Children's Allegations of Sexual Abuse: A Model for Forensic Assessment

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It is important both clinically and forensically to gain information to provide an understanding of the veracity of a child's allegations of sexual abuse. Even though it is reasonable to hypothesize that most allegations are true—children are not infallible and thus some allegations are false. A systematic model of pathways to false allegations—however rare or common—is important because so much depends on this question (i.e., both false positives and false negatives are harmful to children). We propose that there are two major pathways to false allegations of child sexual abuse: (1) the child is lying and (2) the child has a false memory due to his or her problems in information processing. We conclude by presenting a more detailed protocol for more formally evaluating these pathways to false allegations in specific cases.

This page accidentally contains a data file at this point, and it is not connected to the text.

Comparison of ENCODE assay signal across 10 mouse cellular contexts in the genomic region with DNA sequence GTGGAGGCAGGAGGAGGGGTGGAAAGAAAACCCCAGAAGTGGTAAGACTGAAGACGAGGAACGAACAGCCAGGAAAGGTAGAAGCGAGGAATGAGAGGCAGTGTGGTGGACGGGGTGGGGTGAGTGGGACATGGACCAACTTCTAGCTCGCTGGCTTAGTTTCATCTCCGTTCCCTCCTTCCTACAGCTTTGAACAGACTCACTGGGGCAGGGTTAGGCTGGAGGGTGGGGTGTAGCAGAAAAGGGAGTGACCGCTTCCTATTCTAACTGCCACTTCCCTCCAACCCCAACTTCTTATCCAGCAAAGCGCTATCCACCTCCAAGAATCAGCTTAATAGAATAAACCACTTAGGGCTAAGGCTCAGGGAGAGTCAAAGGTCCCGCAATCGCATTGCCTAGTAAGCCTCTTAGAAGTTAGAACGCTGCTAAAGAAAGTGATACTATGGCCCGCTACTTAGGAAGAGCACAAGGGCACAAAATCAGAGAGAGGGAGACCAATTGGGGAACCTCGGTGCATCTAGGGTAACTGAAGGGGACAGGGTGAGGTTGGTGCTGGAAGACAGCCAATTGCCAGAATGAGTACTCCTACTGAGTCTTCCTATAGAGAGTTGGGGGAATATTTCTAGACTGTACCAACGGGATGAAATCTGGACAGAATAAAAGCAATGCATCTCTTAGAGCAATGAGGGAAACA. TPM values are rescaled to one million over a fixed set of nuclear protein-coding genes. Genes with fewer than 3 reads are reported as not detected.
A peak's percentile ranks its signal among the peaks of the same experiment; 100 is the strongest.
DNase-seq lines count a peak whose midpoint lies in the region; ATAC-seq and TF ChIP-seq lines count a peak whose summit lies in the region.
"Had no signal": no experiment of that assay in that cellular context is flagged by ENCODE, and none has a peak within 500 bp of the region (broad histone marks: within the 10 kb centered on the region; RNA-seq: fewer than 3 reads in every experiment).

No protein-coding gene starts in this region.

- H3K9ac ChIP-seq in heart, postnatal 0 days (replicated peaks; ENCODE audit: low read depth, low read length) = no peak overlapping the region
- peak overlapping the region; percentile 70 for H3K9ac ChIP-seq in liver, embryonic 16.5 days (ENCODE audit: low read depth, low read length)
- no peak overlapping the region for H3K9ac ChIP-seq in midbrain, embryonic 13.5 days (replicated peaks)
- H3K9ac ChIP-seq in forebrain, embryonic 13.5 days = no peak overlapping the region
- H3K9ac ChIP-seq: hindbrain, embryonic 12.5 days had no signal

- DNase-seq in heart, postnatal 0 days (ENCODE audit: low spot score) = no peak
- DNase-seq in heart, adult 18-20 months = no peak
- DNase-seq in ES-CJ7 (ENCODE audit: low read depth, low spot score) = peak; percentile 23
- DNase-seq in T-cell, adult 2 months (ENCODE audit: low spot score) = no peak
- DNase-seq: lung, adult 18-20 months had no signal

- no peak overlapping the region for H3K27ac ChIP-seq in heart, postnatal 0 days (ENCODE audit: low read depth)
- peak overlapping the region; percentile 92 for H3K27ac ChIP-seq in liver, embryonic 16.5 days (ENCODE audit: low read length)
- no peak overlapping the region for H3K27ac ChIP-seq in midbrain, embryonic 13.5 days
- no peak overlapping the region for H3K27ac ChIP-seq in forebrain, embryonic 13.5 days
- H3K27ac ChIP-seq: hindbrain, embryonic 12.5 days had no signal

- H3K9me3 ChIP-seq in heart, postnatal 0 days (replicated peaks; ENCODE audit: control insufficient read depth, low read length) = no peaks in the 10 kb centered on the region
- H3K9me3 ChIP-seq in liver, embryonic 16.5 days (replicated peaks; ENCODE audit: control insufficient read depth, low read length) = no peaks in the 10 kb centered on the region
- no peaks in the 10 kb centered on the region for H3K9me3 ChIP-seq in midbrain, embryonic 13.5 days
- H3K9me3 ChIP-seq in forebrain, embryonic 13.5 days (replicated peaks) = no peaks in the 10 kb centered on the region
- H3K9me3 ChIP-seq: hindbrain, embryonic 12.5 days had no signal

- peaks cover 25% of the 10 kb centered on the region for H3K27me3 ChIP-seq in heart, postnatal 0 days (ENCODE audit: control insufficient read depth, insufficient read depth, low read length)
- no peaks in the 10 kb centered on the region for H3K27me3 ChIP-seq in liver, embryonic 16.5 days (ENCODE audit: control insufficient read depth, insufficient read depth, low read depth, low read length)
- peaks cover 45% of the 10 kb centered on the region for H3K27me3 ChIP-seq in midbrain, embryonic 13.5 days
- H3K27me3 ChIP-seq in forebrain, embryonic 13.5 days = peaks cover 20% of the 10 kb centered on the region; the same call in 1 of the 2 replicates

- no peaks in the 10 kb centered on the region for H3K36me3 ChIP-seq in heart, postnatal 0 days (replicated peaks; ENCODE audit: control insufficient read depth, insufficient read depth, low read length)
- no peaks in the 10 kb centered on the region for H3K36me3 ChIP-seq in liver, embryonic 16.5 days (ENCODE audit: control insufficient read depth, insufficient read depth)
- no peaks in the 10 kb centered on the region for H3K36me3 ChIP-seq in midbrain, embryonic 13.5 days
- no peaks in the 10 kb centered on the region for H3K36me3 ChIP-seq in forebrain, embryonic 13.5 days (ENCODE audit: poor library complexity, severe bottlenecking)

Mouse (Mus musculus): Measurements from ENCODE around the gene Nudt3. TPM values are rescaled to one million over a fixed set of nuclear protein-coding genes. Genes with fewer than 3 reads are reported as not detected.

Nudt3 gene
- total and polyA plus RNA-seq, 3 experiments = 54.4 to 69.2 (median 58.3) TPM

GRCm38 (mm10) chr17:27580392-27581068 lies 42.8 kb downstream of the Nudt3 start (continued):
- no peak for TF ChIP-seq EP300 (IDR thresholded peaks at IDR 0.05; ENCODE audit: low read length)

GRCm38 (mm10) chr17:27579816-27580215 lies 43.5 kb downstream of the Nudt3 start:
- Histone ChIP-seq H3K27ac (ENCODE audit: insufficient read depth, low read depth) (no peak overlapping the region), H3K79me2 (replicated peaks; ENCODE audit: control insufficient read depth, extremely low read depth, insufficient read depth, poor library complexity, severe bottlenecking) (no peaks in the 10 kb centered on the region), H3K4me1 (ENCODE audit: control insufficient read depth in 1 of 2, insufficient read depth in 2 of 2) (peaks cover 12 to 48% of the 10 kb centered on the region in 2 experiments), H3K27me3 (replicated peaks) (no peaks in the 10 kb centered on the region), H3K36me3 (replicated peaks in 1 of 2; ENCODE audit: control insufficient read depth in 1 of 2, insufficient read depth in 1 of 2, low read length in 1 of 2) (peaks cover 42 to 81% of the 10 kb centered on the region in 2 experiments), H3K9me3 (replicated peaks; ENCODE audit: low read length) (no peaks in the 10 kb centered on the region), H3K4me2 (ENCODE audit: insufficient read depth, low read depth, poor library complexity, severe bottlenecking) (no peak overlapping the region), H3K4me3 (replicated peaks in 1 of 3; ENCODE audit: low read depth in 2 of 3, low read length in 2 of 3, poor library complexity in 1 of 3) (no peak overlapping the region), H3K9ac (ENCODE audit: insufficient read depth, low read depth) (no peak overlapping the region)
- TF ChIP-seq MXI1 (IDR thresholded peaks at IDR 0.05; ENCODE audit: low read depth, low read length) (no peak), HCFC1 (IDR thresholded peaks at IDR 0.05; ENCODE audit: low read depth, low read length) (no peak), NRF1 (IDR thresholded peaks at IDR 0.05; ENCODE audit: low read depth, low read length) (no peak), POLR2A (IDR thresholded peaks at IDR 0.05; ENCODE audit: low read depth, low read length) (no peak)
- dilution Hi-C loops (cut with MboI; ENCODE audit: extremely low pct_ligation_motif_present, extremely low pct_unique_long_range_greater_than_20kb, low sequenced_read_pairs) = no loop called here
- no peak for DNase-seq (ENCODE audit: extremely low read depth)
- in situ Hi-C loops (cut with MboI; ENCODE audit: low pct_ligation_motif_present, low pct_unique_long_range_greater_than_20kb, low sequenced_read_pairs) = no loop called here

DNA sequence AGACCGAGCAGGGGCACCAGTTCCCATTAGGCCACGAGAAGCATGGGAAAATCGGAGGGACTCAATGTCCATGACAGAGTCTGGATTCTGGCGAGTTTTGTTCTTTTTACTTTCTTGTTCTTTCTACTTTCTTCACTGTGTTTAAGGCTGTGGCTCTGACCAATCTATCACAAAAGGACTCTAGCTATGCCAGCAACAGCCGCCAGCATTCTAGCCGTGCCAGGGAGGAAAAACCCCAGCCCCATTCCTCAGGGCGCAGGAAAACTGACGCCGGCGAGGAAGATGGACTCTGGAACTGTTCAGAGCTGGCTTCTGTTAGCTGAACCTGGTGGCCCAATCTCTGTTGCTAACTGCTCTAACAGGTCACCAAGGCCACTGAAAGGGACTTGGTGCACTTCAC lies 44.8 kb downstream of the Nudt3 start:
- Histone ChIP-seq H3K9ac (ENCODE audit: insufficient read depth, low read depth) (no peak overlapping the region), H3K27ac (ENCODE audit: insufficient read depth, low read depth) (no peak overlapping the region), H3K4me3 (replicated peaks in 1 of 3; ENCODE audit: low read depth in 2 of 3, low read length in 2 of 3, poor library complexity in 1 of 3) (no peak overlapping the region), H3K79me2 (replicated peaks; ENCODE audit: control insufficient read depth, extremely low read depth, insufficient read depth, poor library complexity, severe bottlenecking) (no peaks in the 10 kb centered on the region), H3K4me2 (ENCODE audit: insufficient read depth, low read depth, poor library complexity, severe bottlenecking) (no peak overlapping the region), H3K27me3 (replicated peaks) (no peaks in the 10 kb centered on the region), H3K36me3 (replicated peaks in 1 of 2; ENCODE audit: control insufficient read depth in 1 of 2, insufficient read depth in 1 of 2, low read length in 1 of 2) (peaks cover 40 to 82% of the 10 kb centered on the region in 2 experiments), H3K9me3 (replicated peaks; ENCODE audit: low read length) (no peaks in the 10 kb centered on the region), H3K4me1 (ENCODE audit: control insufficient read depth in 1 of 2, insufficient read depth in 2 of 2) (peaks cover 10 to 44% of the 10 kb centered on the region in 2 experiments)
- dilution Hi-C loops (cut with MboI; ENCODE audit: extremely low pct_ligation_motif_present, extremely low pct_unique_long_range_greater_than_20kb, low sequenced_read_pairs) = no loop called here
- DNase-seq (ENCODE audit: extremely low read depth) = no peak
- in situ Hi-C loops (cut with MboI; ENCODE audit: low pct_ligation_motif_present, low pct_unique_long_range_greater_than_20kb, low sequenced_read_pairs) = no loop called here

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O’Donohue, William, Lorraine Benuto, and Matthew Fanetti. "Children’s allegations of sexual abuse: A model for forensic assessment." Psychological injury and law 3, no. 2 (2010): 148-154.

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